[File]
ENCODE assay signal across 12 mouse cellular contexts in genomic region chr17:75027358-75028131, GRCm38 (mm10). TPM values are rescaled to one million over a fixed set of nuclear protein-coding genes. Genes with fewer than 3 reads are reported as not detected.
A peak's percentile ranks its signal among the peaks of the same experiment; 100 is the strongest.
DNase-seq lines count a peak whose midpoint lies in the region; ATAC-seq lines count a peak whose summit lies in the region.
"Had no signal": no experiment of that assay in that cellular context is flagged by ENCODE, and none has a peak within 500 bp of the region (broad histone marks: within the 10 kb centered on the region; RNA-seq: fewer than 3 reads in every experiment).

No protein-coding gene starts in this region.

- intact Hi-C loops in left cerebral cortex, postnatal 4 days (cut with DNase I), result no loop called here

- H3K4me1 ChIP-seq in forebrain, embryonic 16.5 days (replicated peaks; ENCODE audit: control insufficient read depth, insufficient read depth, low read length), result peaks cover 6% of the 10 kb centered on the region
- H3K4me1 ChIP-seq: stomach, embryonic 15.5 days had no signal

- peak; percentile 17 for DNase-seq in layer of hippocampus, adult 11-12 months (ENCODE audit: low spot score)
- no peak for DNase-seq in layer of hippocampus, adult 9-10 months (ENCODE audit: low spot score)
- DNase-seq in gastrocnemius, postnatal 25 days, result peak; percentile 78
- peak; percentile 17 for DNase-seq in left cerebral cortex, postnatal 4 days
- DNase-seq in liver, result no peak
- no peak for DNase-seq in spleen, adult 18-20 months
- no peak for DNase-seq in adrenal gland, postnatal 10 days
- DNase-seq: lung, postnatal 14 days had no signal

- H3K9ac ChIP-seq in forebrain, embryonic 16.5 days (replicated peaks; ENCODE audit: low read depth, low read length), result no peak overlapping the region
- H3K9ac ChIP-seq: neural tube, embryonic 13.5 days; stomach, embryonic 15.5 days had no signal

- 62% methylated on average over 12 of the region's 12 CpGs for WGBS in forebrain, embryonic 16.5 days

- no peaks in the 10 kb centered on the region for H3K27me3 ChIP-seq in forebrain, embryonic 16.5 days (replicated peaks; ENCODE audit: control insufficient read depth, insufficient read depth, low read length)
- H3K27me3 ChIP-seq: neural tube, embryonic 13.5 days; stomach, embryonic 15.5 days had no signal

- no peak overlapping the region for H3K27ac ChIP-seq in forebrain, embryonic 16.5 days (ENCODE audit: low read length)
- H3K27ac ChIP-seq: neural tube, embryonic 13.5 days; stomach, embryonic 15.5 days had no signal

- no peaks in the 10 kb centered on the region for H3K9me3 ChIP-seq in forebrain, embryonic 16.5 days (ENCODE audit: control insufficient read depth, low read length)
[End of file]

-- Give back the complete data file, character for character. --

ENCODE assay signal across 12 mouse cellular contexts in genomic region chr17:75027358-75028131, GRCm38 (mm10). TPM values are rescaled to one million over a fixed set of nuclear protein-coding genes. Genes with fewer than 3 reads are reported as not detected.
A peak's percentile ranks its signal among the peaks of the same experiment; 100 is the strongest.
DNase-seq lines count a peak whose midpoint lies in the region; ATAC-seq lines count a peak whose summit lies in the region.
"Had no signal": no experiment of that assay in that cellular context is flagged by ENCODE, and none has a peak within 500 bp of the region (broad histone marks: within the 10 kb centered on the region; RNA-seq: fewer than 3 reads in every experiment).

No protein-coding gene starts in this region.

- intact Hi-C loops in left cerebral cortex, postnatal 4 days (cut with DNase I), result no loop called here

- H3K4me1 ChIP-seq in forebrain, embryonic 16.5 days (replicated peaks; ENCODE audit: control insufficient read depth, insufficient read depth, low read length), result peaks cover 6% of the 10 kb centered on the region
- H3K4me1 ChIP-seq: stomach, embryonic 15.5 days had no signal

- peak; percentile 17 for DNase-seq in layer of hippocampus, adult 11-12 months (ENCODE audit: low spot score)
- no peak for DNase-seq in layer of hippocampus, adult 9-10 months (ENCODE audit: low spot score)
- DNase-seq in gastrocnemius, postnatal 25 days, result peak; percentile 78
- peak; percentile 17 for DNase-seq in left cerebral cortex, postnatal 4 days
- DNase-seq in liver, result no peak
- no peak for DNase-seq in spleen, adult 18-20 months
- no peak for DNase-seq in adrenal gland, postnatal 10 days
- DNase-seq: lung, postnatal 14 days had no signal

- H3K9ac ChIP-seq in forebrain, embryonic 16.5 days (replicated peaks; ENCODE audit: low read depth, low read length), result no peak overlapping the region
- H3K9ac ChIP-seq: neural tube, embryonic 13.5 days; stomach, embryonic 15.5 days had no signal

- 62% methylated on average over 12 of the region's 12 CpGs for WGBS in forebrain, embryonic 16.5 days

- no peaks in the 10 kb centered on the region for H3K27me3 ChIP-seq in forebrain, embryonic 16.5 days (replicated peaks; ENCODE audit: control insufficient read depth, insufficient read depth, low read length)
- H3K27me3 ChIP-seq: neural tube, embryonic 13.5 days; stomach, embryonic 15.5 days had no signal

- no peak overlapping the region for H3K27ac ChIP-seq in forebrain, embryonic 16.5 days (ENCODE audit: low read length)
- H3K27ac ChIP-seq: neural tube, embryonic 13.5 days; stomach, embryonic 15.5 days had no signal

- no peaks in the 10 kb centered on the region for H3K9me3 ChIP-seq in forebrain, embryonic 16.5 days (ENCODE audit: control insufficient read depth, low read length)